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In booklet for parents of teen drivers, state warns of dangers of driving high

Tony Dejak/Associated Press/File 2019/Associated Press

With recreational marijuana use now legal for adults and pot shops opening up, state officials are warning the parents of new drivers about the dangers of teens driving while high.

The warnings are included in the latest edition of an educational booklet for parents and guardians of teen drivers that was unveiled by state transportation officials at a press conference Tuesday.

The Parent’s Supervised Driving Program” has a new section titled, “Just because it’s legal doesn’t mean it’s safe.”

The booklet notes it’s still illegal for anyone under the age of 21 to use the drug, and driving while under the influence of it remains a criminal offense.


“Smoking or eating marijuana makes it more difficult to respond to sights and sounds,” the booklet states. “This makes you dangerous as a driver because it lowers your ability to handle a quick series of tasks. The most serious problems occur when facing an unexpected event, such as a car coming from a side street or a child running out from between parked cars. These problems get worse after dark, because marijuana also causes decreased visibility at night.”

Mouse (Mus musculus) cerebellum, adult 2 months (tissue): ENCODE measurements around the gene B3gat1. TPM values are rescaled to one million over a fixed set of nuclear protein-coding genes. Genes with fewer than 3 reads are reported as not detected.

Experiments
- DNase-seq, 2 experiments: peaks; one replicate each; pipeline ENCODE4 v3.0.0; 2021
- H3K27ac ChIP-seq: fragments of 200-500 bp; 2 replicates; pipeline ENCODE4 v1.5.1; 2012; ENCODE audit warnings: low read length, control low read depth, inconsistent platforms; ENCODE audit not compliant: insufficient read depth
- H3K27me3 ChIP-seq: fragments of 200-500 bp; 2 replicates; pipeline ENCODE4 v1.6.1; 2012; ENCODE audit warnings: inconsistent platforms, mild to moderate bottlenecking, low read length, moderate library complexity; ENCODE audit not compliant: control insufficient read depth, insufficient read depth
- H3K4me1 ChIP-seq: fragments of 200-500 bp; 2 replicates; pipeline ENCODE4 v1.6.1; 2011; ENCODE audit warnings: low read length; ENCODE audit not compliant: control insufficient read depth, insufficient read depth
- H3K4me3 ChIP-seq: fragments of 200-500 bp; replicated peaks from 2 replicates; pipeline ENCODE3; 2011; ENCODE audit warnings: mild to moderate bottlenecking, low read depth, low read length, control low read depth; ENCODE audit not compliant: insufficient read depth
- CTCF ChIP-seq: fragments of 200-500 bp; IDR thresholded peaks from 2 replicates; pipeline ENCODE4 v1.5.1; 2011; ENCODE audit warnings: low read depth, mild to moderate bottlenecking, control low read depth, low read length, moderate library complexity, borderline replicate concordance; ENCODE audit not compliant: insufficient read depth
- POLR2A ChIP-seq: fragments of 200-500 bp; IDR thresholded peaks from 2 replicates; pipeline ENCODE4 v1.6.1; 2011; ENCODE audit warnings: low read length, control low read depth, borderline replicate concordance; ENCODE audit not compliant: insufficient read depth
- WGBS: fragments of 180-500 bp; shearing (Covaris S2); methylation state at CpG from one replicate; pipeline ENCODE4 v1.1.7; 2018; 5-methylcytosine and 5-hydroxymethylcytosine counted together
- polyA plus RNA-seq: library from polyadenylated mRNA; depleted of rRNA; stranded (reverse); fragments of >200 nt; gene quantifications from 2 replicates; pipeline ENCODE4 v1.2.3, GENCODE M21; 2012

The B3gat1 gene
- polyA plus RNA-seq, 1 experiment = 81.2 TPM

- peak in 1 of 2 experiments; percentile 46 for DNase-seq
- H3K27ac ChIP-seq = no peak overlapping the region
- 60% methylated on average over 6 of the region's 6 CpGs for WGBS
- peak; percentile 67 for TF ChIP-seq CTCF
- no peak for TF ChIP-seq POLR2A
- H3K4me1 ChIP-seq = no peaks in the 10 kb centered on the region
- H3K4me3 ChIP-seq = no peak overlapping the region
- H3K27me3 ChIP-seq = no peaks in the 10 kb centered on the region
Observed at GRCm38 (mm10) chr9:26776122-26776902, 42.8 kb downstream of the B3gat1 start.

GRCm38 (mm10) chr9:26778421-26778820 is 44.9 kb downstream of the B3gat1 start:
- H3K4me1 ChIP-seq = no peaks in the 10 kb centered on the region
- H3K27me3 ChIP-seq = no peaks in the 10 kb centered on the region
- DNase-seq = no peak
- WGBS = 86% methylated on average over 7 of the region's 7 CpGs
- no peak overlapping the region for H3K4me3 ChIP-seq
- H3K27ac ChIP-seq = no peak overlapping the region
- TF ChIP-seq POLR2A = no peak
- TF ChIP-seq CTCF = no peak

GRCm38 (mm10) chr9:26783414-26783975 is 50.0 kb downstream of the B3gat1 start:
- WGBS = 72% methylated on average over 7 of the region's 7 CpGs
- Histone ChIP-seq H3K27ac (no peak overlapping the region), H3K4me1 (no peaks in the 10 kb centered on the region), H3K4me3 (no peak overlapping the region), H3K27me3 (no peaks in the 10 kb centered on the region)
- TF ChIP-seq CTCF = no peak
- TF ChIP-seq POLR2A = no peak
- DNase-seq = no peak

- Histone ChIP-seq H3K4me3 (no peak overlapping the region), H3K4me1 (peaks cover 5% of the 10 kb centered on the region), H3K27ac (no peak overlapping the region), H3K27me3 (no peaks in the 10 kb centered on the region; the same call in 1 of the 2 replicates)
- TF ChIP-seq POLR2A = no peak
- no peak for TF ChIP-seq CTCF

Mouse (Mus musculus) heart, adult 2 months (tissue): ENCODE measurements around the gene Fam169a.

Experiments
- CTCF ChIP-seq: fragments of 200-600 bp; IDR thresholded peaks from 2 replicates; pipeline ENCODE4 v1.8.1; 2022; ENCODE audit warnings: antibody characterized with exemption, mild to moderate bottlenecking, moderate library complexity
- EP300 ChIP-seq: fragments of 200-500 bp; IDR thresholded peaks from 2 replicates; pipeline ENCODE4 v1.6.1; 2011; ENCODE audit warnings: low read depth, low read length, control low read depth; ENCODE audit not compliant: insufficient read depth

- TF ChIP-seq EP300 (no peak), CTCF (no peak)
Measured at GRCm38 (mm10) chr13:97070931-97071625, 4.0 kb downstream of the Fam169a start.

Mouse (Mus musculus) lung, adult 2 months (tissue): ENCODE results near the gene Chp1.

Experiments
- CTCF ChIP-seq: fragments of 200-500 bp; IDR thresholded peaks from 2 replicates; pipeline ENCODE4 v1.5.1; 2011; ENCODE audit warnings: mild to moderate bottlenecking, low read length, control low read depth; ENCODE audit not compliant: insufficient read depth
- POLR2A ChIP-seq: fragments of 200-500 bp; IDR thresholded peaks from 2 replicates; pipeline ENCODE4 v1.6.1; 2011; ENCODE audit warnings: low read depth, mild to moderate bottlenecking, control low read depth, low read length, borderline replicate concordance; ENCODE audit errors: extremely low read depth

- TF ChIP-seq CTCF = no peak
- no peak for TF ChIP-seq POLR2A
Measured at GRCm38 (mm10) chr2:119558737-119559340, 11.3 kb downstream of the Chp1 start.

Recreational marijuana use was legalized in the state in December 2016. Retail marijuana stores began opening in November 2018.

The 52-page booklet is given to junior operators when they obtain their learner’s permits, and copies are available at full-service RMV Service Centers and online at mass.gov/rmv.

In Massachusetts, junior operators are required to spend at least 40 hours of supervised driving with a parent or guardian and complete a state-approved driver education and training program, officials said in a press release.

The booklet includes a driving log for parents and teens to record their driving time. There’s also a RoadReady mobile app that allows parents and teens to log and manage their driving hours with their smartphones, the release said.


Erin Deveney, the registrar of motor vehicles, emphasized the importance of the program.

“We believe families who participate in The Parent’s Supervised Driving Program assist us in underscoring safe driving habits and practices for our young adults,” she said in the release.

The Registry of Motor Vehicles issued approximately 66,878 learner’s permits in 2018, according to the press release.

Emily Sweeney can be reached at esweeney@globe.com. Follow her on Twitter @emilysweeney.